What Happens If… You Take Ayahuasca

Get your sick bucket ready!
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Deep in the jungles of Costa Rica, people are throwing up, crying tears of joy and saying that angels are speaking to them. Are they drunk? Drunk on spirtuality, maybe. Welcome to an ayahuasca ceremony.

What is Ayahuasca?

Ayahuasca is a drink made from the flowering plant Psychotria Viridis, found in the Amazon, which contains the psychedelic compound DMT, or dimethyltryptamine. It’s not meant to taste very pleasant – users say it has a very earthy taste.

According to drug education site Frank, DMT can make you feel tripped out, hallucinate and feel sick – hence, the spewing at the retreats.

People have been using DMT and Ayahuasca for thousands of years. In 2019, a pouch was found during an archaeological dig in a Bolivian cave, thought to date from AD900 to 1170, and it contained traces of DMT, cocaine and other psychoactive substances. From time immemorial humans have been chasing answers to the universe.

When it comes to the science behind the drug’s mystical powers, scientists have found that ayahuasca can have a profound impact on the brain, particularly in areas that are highly evolved in humans, such as language, memory and decision-making.

Another study found that ayahuasca had “significant and rapid antidepressant effects, starting as early as one day after the ayahuasca intervention.” Okay, we’re officially intrigued!

What happens on an Ayahuasca retreat?

Ayahuasca retreats have been held for centuries by indigenous tribes of South America and is a very sacred and protected practice.

People looking to expand their mind and cure themselves from problems like anxiety and depression head to the Amazonian jungles to meet up with other like-minded travellers and a shaman who will look after them on their journey.

It’s recommended for most participants to fast and abstain from sex, alcohol and drugs before attending their ceremony to “purify their bodies.”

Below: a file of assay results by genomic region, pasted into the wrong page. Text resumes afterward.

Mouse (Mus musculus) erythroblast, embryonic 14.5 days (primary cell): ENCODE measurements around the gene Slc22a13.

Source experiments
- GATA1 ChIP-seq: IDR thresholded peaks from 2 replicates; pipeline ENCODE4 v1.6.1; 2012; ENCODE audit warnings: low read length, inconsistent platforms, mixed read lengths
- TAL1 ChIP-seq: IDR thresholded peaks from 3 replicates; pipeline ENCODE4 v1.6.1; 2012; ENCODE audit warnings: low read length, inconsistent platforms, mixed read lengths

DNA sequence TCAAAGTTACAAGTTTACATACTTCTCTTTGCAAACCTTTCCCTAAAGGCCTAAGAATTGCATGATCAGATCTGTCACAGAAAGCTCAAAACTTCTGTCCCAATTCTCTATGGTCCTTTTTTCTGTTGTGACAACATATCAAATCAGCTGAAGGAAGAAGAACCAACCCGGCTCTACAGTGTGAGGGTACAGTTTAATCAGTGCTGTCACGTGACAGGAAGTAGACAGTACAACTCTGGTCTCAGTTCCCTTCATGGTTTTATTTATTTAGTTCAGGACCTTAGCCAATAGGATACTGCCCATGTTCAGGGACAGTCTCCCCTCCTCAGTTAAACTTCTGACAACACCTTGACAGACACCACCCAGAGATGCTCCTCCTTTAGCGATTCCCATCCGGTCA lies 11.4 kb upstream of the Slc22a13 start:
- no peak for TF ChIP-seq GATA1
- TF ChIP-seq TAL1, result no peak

According to TikTok users, after you take the drink, there’s lots of vomiting and diarrohea as your body ‘purges’ toxins. TikTokker Kegs says after that, he had a great time, singing songs, sharing food and chatting with the other soul seekers.

Others have ‘bad trips’ where they feel intense fear and anxiety. TikTok user Jules said her trip was the most “psychologically and physically excruciating experiences of my life” and she hallucinated herself dying in every way imaginable for hours.

@kegs97

an incredible night filled with so much wisdom & love ❤️ #ayahuasca #thailand #travel #spiritual

♬ Faith’s Hymn - Beautiful Chorus

She says the feeling was “inescapable” and she was screaming and crying telling everyone, “This is it guys. I’m not going to make it.” While this was going on, three retreat helpers were holding her and trying to calm her down, so there is support available for anyone having a rough time.

It can’t have been that bad, though, as she went back for a second round the next night, when she had the “most magical experience”! Most ceremonies are conducted over a series of consecutive days where you take the medicine every night.

Experts say that you can’t predict what kind of time you’ll have, good or bad, but the trips are usually short-lived – around two to six hours – and there is a lot of calm music and mediation going on to keep the atmosphere peaceful, happy and spiritual.

If you’re thinking of trying ayahuasca, speak to a medical professional first to make sure it won’t have adverse effects on any medications or illnesses you have, and be safe when travelling to South America – many of the ceremonies are in remote jungles where emergency medical attention might not be readily available.

With all that said – have a good ‘trip’!

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